I’m grateful for the new year, for a chance to start anew and decide where I want to go next in life. I have a big feeling that January will be a month of discernment for what’s meant to happen as my next career step.

I don’t know for sure what the future holds for me, but even though I’m a bit nervous, I’m far more excited than anything else! I feel like I can have complete autonomy now, that I can honestly decide for myself which direction things will go.

‘Twas a Hefty Piece of Work

The last couple of weeks have been an uncomfortable time of coming to terms with what sure as heck didn’t work for me at my previous job and what I need to avoid in the future. Whenever I see “thrives in a fast-paced environment” on job applications, I immediately turn away.

That store was undoubtedly a “fast-paced environment”, and it was so bad that I started getting chest pains because the stress was out of control towards the last month of my employment there.

Well, being constantly yanked between pricing clothing in the back and to my register at the front of the store will do that to ya. It got so obnoxious at one point that there were customers openly saying “Poor Connor!” because they kept hearing me getting called on the intercom. Like I was on a leash. I could be stuck on my register with a long line of patient customers, and they would still be calling me to the backroom.

This was one of the biggest reasons I quit in December 2021, alongside others. After spending the last couple of weeks praying, meditating, and processing, I think I’ve been dealing with symptoms of PTSD because of this place.

Micromanagement to the T!

Who would’ve thought that in a thrift store where your only merchandise is donated goods, you’d end up being micromanaged over the smallest of things?

Even the bathroom.

Yes, it was like we were preschoolers…or less than. Because I certainly don’t recall having a bathroom log in preschool.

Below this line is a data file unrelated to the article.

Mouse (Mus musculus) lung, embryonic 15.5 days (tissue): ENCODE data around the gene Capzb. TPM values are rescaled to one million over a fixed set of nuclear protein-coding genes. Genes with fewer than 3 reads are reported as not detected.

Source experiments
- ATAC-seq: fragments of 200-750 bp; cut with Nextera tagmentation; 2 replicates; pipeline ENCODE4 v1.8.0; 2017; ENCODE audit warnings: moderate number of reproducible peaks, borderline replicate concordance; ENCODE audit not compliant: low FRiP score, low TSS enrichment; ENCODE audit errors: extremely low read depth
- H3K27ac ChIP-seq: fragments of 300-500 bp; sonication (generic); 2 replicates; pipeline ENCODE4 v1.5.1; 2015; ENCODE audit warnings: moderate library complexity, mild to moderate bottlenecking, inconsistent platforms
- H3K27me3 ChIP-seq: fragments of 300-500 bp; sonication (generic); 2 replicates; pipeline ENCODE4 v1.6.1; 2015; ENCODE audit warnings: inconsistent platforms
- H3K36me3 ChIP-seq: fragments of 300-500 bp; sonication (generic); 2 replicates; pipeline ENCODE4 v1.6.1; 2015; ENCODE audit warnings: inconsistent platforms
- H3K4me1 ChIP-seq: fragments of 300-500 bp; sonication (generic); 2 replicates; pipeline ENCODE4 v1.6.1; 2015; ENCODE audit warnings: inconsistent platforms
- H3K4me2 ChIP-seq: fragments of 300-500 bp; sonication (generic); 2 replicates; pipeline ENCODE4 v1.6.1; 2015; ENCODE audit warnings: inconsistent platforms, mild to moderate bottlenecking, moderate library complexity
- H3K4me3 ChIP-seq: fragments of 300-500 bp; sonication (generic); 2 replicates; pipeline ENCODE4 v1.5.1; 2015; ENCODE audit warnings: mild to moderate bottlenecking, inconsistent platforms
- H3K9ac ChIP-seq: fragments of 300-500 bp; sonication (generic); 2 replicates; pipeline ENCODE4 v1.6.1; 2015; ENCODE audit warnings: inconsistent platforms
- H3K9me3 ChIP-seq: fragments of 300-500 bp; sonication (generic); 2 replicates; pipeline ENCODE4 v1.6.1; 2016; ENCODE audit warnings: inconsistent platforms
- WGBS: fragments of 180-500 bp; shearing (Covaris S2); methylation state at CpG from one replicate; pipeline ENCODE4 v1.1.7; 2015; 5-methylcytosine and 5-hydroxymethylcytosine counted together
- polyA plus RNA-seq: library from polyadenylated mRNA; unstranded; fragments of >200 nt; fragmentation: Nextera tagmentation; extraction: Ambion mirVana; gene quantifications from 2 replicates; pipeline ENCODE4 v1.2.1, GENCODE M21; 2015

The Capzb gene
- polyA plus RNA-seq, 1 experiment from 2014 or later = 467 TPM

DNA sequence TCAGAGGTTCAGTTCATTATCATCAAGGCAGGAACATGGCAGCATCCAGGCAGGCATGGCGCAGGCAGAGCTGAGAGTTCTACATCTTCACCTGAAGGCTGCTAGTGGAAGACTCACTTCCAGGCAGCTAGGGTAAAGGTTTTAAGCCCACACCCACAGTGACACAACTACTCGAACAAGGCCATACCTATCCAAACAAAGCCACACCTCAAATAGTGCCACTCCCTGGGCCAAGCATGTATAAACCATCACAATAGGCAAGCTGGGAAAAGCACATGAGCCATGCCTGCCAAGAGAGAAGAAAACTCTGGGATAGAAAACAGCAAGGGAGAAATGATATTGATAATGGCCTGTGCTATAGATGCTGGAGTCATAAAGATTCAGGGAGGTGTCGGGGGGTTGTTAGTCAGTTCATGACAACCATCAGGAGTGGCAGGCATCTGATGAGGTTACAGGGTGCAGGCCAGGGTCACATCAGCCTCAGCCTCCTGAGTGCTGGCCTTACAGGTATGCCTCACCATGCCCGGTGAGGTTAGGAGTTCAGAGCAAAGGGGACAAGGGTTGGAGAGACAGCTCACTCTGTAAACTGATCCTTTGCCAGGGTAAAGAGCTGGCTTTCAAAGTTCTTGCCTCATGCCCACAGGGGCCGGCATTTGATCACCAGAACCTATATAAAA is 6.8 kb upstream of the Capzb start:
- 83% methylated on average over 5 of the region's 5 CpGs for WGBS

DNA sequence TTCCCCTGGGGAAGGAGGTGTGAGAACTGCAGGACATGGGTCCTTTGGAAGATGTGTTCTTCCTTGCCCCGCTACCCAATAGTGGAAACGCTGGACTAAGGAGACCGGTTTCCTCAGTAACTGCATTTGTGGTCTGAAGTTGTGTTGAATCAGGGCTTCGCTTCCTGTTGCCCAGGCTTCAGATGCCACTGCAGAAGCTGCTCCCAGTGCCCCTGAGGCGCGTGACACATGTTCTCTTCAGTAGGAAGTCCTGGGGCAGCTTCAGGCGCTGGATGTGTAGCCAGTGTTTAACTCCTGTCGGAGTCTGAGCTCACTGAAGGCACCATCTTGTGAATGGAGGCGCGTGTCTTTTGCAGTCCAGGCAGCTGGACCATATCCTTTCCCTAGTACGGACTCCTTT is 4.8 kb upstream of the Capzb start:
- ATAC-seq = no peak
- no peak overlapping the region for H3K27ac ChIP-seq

At several points in 2021, the higher-ups made us employees write down our in-and-out times in the employee restroom on a whiteboard in our backroom. This meant that if you were a person with issues such as IBS (Irritable Bowel Syndrome) such as myself, the whole crew would end up knowing about it per that stupid log.

Oh, and we had a higher-up who took to locking the door that gave access to the employee restrooms, making us ask for the key. All because they were under the impression that people were “abusing the restroom”.

How the heck does somebody “abuse the restroom”?!

“Lingering” Memories

There was a disturbing amount of mercilessness at this store, especially regarding employees calling off sick during a global pandemic.

Sometime in May 2021, when our team was making the rounds of getting our vaccine shots, there was an unforgettable morning meeting where this mercilessness was made apparent. We had a sweet, hardworking coworker who got sick after her vaccines and had to call off sick a few times in 30 days.

Her mother made her come in sick one Wednesday morning, even though our coworker had woken up vomiting. I begged her when she confided in me to go home and rest. After all, you can’t pour from an empty kettle.

Well, the following day, our coworker came back, feeling pressured to return despite telling us that she had a fever of at least 101 degrees. A higher-up was there was well, and gave a hateful speech about…”morale”.

“Yesterday proved who’s in it to win it, and who’s lingering,” the higher-up told us.

They took our coworker into the office and ripped into her about her attendance. There’s a high chance that they gave her a write-up, all for calling off sick amid the pandemic. Our coworker came out of the office weeping.

Oh, and here’s the killer part: months later, the same higher-up came in and told us that with COVID cases on the rise, to “Call off sick and stay home if you aren’t feeling well.”

Uh, so, what was our coworker then? A “fluke”?

“Raise” it Up!…Or Not…

For most of my three years at this store, the starting pay for everybody, regardless of any prior experience in retail/customer service, was a measly $9 per hour. The company had numerous chances to give a company-wide raise during the pandemic but kept putting it off.

It wasn’t until early October 2021 that they finally got on it and gave us all a $2 raise. Our team was relieved because many of us were worried that our job couldn’t sustain us throughout the rising inflation.

Moreover, one of the higher-ups was present during the morning meeting when we opened our letters informing us of our raise. They told us that we’re a “family”. They sounded genuine.